I wrote this post in January 2011, during out last trip to Germany. I never published it because it didn’t feel quite right. After 18 months of off-and-on tweaking, I’m mostly happy with what it says. Mostly.
The trains pass often. I listened to them in the dark for the first couple nights as I laid awake in bed, unable to sleep. The jetlag was worse this time. Burrowed deep under thick blankets with just my nose above in the chill, I listened to the village. I listened for the clack-clackity-clack of the freight trains as they flew past, not stopping at our little station on the Rhine. Contrasted with the stealthy, almost inaudible whoosh of the new Regional Bahn trains, taking people in and out of the city. So quiet, you can’t hear them during the day, only at night. I listened for the rumble of delivery trucks on cobblestone streets early in the morning, before the sun rose. Before the village fully woke. The tapping of Uncle E’s shoes on the stairs as he left for work in Frankfurt.
Our vacations to Germany are different that most of our trips. We go to visit H’s family, not to see the sights – although we always end up visiting something new. A new house, a new coffeeshop, a new niece. Life is slow, relaxed. What a vacation should be. We play card games, take walks in the village, and eat tons of Oma’s cooking. Normally, I love spending my vacations zooming about at the speed of sound. But sometimes, its nice to take it slow. To eat your breakfast as you watch the mist rise off the Rhine. To enjoy a cup of tea and a slice of cake in the afternoon. To sit down to dinner with the family every night and drink a bottle or three of wine. Each. Wine made from the grapes that Opa planted, many years ago. Some say its not travel when you’re visiting family. For us, visiting the Rhineland is like finding a favorite sweater in the back of your closet. Almost forgotten — practically new. But it’s still familiar. Comfortable. Remembered. There are still many things yet to see in that village on the Rhine: old churches, new homes, favorite restaurants, tucked-in-a-corner coffeeshops. But there’s no rush.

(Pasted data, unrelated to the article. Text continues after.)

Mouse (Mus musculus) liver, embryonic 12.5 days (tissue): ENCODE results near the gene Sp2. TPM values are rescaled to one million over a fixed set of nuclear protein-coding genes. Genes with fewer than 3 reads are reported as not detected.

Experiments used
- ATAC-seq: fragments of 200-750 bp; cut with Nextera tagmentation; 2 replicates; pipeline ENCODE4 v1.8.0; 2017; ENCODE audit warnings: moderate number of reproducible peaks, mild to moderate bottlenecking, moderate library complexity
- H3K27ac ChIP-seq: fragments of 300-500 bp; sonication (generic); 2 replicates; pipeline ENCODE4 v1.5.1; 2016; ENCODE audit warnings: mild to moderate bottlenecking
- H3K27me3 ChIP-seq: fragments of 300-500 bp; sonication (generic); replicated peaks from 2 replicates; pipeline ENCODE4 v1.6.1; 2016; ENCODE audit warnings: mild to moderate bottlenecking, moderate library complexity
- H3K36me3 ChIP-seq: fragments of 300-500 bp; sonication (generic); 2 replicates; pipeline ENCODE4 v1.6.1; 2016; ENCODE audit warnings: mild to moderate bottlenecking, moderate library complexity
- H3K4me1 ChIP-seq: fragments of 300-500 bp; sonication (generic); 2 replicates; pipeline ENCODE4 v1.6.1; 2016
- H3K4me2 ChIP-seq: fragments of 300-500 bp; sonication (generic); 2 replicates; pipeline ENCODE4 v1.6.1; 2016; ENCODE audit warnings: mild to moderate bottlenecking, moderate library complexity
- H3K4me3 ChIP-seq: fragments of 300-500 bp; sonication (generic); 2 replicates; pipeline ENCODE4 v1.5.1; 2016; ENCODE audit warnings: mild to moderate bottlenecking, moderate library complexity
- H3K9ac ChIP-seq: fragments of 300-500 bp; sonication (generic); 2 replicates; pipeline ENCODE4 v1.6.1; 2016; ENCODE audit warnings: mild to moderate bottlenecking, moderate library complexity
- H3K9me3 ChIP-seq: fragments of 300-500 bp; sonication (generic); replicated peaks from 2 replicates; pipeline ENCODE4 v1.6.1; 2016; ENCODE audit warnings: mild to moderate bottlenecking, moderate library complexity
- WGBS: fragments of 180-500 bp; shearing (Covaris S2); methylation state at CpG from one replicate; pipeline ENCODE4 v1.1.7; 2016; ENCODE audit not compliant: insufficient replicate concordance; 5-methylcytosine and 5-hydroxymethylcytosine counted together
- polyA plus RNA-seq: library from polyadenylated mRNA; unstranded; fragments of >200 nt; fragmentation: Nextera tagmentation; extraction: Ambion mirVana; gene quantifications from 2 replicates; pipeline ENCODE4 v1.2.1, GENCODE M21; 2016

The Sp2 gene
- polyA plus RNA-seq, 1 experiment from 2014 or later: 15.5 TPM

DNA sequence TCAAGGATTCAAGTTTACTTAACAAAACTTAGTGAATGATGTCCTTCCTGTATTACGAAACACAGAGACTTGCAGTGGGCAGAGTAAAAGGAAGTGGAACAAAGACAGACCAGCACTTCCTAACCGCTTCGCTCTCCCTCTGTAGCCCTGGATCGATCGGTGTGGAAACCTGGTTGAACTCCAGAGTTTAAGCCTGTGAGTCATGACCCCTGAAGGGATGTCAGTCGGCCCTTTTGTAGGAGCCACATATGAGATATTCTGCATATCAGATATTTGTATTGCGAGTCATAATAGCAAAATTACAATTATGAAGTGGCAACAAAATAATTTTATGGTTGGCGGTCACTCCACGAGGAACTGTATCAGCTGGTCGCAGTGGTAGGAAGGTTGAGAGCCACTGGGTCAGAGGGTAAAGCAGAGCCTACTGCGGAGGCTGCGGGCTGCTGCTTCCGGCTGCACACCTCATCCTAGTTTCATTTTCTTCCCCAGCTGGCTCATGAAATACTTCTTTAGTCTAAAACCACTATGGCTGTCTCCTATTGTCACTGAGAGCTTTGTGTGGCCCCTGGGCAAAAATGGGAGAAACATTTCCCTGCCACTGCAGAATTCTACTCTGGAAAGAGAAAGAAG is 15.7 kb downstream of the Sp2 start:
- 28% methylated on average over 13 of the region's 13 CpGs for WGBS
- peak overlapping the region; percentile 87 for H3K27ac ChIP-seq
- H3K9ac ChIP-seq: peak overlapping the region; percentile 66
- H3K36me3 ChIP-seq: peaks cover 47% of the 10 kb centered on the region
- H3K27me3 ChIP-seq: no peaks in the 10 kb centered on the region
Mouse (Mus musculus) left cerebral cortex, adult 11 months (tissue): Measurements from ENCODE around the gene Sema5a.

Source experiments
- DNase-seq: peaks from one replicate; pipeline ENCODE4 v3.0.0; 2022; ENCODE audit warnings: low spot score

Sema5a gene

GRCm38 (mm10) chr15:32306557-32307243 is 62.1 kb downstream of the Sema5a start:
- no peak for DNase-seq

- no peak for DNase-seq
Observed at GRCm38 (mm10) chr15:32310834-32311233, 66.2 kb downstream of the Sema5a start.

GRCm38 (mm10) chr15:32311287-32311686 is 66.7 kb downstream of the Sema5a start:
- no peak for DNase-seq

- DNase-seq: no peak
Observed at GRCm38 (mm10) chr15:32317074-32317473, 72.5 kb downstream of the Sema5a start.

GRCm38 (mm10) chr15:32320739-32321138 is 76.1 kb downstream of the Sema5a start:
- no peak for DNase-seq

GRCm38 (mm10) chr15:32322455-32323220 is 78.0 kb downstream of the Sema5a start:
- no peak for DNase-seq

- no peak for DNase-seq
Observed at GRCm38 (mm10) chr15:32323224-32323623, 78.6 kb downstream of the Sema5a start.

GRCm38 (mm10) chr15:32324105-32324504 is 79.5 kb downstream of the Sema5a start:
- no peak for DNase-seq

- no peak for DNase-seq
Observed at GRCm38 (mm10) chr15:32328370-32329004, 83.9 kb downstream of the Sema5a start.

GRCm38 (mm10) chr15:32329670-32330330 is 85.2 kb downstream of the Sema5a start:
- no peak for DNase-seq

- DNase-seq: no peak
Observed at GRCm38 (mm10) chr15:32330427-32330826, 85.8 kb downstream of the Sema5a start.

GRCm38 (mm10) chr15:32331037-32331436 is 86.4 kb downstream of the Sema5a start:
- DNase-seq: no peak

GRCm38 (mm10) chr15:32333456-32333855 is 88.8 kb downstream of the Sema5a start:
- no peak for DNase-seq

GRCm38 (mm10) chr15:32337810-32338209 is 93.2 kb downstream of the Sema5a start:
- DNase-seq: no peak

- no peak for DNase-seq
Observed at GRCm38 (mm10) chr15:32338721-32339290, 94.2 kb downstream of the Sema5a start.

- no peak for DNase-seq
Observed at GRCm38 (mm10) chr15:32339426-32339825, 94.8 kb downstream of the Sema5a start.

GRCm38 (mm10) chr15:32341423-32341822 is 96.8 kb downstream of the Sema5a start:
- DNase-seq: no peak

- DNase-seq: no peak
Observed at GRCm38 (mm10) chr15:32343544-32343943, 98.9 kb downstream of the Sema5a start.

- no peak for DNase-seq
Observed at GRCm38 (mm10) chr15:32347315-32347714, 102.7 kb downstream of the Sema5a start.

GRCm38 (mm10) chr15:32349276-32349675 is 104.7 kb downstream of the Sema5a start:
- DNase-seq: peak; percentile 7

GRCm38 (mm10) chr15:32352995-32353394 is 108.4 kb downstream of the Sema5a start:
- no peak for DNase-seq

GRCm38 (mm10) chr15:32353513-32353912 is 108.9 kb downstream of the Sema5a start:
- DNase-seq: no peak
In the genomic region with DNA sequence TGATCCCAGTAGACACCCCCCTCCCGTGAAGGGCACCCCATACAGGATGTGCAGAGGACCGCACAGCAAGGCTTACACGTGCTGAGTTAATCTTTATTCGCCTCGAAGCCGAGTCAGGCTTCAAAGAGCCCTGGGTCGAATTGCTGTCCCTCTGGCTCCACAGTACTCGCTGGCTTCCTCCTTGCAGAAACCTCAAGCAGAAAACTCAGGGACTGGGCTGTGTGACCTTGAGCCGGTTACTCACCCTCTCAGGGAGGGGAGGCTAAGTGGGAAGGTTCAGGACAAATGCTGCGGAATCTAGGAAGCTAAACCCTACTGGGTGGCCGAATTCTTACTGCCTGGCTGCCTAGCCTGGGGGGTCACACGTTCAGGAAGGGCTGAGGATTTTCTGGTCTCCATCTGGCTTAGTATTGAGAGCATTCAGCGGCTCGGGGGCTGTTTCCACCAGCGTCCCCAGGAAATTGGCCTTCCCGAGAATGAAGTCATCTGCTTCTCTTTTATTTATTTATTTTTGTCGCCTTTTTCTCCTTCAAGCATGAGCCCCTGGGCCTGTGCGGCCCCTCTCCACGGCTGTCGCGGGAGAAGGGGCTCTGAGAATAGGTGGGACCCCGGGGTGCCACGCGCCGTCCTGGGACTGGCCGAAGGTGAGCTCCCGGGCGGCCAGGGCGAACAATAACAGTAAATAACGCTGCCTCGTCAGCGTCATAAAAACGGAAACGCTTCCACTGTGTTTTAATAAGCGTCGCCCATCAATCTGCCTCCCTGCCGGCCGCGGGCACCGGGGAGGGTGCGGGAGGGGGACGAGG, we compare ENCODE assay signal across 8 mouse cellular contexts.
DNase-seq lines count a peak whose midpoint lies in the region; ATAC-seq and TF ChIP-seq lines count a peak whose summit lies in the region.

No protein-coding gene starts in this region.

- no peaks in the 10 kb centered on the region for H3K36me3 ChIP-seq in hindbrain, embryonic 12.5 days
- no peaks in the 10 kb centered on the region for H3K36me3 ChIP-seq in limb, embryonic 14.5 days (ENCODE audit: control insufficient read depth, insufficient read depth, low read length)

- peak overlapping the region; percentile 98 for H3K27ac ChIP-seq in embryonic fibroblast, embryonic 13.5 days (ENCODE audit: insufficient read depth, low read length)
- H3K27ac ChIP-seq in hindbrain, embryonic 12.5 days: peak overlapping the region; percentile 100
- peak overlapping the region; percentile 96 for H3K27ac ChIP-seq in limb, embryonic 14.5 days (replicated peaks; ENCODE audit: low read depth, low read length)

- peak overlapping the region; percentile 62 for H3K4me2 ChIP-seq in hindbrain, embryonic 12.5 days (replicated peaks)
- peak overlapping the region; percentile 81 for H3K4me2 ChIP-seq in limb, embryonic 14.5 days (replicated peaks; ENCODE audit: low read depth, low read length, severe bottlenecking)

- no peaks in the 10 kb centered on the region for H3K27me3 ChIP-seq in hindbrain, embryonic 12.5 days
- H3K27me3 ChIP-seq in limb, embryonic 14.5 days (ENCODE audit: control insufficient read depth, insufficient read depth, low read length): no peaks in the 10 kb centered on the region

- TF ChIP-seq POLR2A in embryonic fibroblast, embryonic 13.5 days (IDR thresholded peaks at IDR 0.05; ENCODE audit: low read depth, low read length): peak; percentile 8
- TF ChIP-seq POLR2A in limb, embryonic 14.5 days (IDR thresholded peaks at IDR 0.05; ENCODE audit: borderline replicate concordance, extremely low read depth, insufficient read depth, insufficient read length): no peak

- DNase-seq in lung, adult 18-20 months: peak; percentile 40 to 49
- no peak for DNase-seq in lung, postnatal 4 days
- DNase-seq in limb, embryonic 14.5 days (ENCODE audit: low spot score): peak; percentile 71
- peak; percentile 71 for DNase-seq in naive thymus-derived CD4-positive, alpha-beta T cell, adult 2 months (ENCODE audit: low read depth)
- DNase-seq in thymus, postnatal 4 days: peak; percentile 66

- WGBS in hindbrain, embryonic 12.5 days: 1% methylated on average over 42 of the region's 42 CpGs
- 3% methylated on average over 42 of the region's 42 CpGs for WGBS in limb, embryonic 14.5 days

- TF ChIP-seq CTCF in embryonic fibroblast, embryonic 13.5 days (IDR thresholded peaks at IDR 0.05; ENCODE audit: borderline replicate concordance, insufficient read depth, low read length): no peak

And on those mornings, as I burrow in the covers and hear life stir upstairs, another train goes by. Clack-clickity-clack. And it’s comforting to know that this strange land where I almost speak the language feels as much like home as my own. It’s not a string of destinations on a map. No sightseeing necessary. It’s family, thousands of miles from home.
A disclaimer. This is not the view from Oma’s house. It’s the view from a monument in nearby Rudesheim. But it’s similar.